Take the 2-minute tour ×
Super User is a question and answer site for computer enthusiasts and power users. It's 100% free, no registration required.

HP doesn't want to allow people to use any wireless card other than their own by creating a device-id whitelist in the bios. I want to use an atheros card which won't make it past post (however, if I hot-plug it in after post, it works fine). So I have two routes to take..

I want to edit the most recent bios update for my laptop and add the new card's device id's to the wireless whitelist. The bios is insyde, and on previous model laptops.. downloading a bios update simply gave you the FD file which you could edit in EZH2O. However, the new bioses are giving a .bin file that I'm unsure of how to extract the fd file from. Any thoughts from the hivemind?

Failing that, I could try dumping the eeprom of the HP card, and then write an appropriate code to the new card to allow it to bypass the bios check. I know there will be further issues as far as drivers go.. but I just need help with this part. So far, I've been unable to get the linux ethtool to work for me. Any other ideas?

much thanks

share|improve this question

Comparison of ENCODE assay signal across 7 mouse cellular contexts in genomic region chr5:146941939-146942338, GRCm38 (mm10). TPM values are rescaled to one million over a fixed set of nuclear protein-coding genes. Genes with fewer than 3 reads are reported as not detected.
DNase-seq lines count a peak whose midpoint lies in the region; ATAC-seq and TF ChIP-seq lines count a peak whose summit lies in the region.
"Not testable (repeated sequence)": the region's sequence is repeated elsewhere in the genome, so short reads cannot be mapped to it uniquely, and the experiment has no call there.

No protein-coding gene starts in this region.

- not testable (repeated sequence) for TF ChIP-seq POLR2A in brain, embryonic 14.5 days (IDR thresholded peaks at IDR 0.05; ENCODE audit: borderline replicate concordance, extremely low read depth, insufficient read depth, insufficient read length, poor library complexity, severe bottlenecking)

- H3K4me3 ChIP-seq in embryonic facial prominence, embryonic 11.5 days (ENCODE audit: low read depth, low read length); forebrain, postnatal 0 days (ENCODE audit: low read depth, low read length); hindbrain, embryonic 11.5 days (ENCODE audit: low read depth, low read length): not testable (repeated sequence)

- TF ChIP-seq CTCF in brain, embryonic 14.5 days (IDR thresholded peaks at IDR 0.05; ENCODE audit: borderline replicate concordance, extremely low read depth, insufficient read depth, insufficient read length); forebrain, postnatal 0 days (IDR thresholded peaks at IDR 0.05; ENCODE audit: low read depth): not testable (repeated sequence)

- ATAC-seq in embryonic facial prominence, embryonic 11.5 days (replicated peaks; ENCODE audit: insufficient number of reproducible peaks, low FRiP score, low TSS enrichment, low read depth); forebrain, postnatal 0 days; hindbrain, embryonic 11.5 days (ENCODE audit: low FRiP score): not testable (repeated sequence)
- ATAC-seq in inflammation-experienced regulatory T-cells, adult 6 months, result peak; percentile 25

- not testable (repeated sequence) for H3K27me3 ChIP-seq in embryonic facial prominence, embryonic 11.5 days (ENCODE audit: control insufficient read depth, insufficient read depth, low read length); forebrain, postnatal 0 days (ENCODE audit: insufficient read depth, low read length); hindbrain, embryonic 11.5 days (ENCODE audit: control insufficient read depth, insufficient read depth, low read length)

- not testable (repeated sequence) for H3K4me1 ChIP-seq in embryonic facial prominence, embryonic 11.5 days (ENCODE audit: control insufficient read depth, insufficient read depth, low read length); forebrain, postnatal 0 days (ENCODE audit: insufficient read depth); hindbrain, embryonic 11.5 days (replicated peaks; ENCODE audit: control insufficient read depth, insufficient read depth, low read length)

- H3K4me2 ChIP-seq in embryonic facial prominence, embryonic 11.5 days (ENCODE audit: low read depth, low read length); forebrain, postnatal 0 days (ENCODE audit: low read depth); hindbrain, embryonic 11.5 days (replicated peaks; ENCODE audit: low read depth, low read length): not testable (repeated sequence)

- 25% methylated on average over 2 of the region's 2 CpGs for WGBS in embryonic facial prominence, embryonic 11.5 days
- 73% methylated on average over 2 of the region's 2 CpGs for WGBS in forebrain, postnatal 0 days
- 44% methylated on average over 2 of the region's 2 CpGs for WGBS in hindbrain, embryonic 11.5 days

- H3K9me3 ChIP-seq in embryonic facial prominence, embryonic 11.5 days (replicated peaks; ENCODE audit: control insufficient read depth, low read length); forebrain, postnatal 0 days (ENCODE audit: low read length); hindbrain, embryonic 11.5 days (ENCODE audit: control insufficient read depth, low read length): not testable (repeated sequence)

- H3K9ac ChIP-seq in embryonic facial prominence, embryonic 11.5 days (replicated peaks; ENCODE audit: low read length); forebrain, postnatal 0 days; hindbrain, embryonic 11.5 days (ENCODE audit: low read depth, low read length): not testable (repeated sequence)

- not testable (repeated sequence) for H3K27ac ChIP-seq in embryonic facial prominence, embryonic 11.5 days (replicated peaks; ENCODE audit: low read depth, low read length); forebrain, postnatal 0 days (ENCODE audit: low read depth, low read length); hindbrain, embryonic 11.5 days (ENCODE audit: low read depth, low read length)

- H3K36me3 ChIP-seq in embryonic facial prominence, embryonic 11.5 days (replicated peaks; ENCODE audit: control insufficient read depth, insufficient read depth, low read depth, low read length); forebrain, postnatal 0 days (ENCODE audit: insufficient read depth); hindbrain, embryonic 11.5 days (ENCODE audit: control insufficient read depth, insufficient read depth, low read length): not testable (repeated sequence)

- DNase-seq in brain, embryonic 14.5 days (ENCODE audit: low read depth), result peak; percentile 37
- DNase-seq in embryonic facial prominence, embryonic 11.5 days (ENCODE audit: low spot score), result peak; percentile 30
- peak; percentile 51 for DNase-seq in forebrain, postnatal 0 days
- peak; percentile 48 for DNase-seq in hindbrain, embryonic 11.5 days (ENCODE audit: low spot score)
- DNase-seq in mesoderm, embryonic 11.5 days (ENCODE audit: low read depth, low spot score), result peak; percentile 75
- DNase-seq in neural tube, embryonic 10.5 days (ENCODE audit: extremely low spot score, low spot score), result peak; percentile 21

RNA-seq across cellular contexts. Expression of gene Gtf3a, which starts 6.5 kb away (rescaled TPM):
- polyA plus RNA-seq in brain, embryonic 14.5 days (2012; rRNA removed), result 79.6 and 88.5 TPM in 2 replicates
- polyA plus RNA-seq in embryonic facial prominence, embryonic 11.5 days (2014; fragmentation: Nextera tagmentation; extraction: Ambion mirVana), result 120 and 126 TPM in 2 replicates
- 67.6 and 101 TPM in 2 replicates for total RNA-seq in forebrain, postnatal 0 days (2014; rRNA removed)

Good luck with that. I would edit that directly from BIOS EEPROM (or alternatively card ID) using for example Bus Pirate (dangerousprototypes.com/docs/Bus_Pirate). –  Olli Feb 26 '11 at 16:54
    
Also, why you have to update your BIOS? –  Olli Feb 26 '11 at 16:55
    
Maybe some insight here...mattday.net/content/notes-hacking-insyde-bioss –  Moab Feb 26 '11 at 17:18
    
@Olli - I need to edit it for a few reasons, but the top 2 are: 1) To bypass HP's totalitarian wireless policy of not allowing non-hp cards. 2) to regain access to the bios menu.. they've intentionally crippled it to provide no options, however if you can change a certain bit, you will get the menu back –  HatesHP Feb 26 '11 at 20:41
    
@Moab & Olli - thanks for the links, I'll check 'em out –  HatesHP Feb 26 '11 at 20:41

1 Answer 1

You will need to find out what the stack flag is so assume:

peek 0cX000101010001 then print 0cX000101010001 will give you the output byte segment of the micro controller array thereby allowing you to inject your code in.

The flag 0cX000101010001 was just used as an example to get you started. Remember that you need to know what commands the microcontroller will accept and what it will verbose.

share|improve this answer

Your Answer

 
discard

By posting your answer, you agree to the privacy policy and terms of service.

Not the answer you're looking for? Browse other questions tagged or ask your own question.